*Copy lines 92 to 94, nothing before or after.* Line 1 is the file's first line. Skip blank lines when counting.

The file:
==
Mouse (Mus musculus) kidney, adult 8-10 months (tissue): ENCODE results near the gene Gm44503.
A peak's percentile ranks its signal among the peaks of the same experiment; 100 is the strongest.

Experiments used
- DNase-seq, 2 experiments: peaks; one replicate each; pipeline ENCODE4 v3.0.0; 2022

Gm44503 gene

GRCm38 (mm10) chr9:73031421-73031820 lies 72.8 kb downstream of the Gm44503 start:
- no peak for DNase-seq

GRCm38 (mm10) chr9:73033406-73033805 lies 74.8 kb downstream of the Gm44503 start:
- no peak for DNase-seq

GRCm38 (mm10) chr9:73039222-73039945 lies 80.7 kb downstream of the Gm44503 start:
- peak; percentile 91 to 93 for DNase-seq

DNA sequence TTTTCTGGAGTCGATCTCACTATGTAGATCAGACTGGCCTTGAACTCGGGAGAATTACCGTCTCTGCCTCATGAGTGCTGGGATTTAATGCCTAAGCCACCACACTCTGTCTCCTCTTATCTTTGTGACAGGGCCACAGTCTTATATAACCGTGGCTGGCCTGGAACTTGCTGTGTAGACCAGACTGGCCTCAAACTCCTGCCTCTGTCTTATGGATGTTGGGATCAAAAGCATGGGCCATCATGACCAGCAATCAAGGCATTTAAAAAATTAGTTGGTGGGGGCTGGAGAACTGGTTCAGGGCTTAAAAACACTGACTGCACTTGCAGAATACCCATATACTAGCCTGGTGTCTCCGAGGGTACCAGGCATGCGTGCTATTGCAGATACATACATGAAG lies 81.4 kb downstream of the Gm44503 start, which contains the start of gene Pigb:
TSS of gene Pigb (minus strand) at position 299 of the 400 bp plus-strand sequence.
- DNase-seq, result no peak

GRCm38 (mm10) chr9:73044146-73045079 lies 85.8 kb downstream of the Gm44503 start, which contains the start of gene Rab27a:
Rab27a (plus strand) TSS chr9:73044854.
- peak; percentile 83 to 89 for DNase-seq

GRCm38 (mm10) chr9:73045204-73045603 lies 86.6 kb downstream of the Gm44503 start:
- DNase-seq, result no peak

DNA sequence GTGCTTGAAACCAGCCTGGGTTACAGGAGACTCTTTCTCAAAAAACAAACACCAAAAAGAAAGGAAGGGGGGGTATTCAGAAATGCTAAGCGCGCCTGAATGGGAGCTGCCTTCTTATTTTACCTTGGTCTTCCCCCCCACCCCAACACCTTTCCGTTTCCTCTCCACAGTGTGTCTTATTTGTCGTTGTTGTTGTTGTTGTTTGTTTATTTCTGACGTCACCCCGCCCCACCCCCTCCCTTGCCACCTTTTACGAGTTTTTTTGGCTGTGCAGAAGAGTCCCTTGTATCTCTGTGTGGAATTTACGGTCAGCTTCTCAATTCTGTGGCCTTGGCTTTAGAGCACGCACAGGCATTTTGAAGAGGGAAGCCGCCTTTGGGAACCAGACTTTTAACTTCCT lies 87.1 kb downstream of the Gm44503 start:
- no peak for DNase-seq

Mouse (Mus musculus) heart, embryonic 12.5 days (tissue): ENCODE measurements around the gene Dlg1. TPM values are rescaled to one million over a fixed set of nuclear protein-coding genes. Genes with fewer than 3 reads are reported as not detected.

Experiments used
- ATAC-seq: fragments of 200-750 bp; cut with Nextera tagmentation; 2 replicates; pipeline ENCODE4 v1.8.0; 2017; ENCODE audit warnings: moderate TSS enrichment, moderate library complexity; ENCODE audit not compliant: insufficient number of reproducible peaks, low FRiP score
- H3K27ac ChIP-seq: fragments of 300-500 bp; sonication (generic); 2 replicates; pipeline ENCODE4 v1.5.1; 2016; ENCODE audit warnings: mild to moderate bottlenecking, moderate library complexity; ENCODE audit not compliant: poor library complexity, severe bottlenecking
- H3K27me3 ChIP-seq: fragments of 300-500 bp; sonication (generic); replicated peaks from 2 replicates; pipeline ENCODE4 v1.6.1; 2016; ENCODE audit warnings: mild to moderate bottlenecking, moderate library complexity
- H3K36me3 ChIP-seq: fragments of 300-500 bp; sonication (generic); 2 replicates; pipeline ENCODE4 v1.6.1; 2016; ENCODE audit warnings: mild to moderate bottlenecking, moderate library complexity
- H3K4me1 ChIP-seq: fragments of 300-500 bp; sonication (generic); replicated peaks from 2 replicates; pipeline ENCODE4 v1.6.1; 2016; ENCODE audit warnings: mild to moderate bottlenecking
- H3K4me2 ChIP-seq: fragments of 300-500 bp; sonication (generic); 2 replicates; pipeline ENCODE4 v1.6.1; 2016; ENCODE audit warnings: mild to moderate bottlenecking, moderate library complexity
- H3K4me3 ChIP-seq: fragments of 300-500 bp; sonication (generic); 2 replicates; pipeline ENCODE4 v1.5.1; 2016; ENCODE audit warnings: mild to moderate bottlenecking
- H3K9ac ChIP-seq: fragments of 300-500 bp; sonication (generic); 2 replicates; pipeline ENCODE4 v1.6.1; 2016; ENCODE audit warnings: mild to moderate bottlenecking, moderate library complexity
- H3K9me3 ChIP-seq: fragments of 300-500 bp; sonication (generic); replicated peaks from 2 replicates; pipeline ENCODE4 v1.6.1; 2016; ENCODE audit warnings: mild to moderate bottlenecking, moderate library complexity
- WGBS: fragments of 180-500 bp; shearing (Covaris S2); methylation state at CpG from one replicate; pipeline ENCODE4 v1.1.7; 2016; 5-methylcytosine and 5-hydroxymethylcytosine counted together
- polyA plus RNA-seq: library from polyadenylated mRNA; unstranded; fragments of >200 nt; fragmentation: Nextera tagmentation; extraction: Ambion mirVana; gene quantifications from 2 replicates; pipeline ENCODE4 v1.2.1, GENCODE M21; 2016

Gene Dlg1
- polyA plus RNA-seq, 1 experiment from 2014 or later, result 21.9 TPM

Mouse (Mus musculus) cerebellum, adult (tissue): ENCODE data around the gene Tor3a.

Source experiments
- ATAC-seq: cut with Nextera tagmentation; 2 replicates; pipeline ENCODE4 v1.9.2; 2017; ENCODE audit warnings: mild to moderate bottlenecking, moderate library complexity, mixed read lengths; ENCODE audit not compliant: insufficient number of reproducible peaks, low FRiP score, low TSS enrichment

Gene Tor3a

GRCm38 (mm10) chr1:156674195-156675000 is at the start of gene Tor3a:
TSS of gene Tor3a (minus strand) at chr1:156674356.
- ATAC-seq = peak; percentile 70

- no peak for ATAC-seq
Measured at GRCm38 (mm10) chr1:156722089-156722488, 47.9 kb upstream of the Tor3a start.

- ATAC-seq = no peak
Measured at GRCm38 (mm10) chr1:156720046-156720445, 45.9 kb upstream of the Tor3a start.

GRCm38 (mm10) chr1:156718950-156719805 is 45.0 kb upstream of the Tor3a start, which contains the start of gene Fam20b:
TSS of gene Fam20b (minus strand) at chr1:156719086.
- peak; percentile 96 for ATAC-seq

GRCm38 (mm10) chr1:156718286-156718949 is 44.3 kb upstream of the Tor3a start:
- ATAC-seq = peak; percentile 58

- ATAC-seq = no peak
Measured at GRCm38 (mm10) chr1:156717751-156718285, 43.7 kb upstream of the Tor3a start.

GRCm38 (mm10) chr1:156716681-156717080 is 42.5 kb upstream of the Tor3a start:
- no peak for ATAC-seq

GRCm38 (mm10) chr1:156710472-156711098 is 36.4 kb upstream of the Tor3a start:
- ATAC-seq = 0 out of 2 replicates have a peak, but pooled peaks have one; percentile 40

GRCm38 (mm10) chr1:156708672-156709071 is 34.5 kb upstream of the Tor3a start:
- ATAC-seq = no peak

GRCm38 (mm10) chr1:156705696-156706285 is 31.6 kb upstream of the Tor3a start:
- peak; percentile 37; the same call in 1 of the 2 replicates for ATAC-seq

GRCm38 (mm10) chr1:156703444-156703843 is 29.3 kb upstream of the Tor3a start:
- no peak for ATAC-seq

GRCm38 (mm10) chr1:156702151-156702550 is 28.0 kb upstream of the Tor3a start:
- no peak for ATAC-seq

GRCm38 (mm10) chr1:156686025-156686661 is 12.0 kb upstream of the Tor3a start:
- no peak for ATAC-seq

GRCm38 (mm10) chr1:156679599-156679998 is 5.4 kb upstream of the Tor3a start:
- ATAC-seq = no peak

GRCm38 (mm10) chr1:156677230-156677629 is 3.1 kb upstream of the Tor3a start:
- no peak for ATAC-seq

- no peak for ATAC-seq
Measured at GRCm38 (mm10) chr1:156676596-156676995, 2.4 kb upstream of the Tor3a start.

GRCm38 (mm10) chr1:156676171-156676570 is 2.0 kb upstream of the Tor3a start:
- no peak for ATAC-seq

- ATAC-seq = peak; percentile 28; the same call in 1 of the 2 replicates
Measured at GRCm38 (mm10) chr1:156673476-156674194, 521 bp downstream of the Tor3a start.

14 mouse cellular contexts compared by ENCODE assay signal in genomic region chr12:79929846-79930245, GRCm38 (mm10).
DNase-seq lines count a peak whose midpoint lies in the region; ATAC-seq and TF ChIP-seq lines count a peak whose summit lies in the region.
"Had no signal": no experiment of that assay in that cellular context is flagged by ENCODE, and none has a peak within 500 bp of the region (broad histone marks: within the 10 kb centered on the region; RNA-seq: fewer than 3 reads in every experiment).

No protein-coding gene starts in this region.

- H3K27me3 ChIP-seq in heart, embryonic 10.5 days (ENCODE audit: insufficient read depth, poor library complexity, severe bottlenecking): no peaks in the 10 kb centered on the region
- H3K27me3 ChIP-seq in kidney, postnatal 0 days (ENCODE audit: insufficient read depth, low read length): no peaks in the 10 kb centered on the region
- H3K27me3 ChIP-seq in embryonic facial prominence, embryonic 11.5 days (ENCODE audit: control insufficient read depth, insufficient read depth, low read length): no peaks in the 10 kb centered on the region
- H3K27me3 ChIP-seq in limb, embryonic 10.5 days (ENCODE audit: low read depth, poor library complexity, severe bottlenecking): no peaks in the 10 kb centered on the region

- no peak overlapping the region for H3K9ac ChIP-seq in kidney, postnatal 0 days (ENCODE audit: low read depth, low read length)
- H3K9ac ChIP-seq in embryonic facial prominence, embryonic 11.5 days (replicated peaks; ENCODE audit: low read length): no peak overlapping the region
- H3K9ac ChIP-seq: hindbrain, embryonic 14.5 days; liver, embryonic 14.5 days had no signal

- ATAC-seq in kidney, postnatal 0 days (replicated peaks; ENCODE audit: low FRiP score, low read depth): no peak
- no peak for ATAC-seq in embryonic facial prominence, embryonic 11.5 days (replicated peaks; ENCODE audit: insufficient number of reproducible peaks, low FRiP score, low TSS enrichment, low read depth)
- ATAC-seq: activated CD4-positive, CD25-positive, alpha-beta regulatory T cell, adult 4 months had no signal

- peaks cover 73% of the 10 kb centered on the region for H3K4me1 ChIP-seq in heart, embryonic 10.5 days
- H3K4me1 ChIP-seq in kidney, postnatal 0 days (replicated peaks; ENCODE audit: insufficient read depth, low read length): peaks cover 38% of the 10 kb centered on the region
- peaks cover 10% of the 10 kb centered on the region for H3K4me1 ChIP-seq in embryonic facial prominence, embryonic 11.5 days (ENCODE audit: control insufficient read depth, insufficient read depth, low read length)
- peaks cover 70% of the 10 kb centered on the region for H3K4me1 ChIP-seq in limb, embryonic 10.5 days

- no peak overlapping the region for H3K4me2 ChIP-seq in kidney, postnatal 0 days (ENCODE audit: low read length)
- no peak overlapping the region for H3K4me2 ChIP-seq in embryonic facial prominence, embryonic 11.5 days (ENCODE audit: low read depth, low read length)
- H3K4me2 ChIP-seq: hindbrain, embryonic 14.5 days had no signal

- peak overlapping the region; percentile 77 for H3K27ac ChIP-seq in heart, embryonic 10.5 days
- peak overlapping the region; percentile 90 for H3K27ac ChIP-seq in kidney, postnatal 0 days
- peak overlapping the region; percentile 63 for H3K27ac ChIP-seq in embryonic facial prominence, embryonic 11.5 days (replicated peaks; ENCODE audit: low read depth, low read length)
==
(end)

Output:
- ATAC-seq: activated CD4-positive, CD25-positive, alpha-beta regulatory T cell, adult 4 months had no signal

- peaks cover 73% of the 10 kb centered on the region for H3K4me1 ChIP-seq in heart, embryonic 10.5 days
- H3K4me1 ChIP-seq in kidney, postnatal 0 days (replicated peaks; ENCODE audit: insufficient read depth, low read length): peaks cover 38% of the 10 kb centered on the region